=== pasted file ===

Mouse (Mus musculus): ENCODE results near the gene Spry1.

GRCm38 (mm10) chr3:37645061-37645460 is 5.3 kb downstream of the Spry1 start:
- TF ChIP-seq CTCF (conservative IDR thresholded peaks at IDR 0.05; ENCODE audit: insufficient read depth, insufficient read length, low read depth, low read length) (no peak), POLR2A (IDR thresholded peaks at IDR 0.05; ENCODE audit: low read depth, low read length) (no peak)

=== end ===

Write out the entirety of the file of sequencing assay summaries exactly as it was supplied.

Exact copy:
Mouse (Mus musculus): ENCODE results near the gene Spry1.

GRCm38 (mm10) chr3:37645061-37645460 is 5.3 kb downstream of the Spry1 start:
- TF ChIP-seq CTCF (conservative IDR thresholded peaks at IDR 0.05; ENCODE audit: insufficient read depth, insufficient read length, low read depth, low read length) (no peak), POLR2A (IDR thresholded peaks at IDR 0.05; ENCODE audit: low read depth, low read length) (no peak)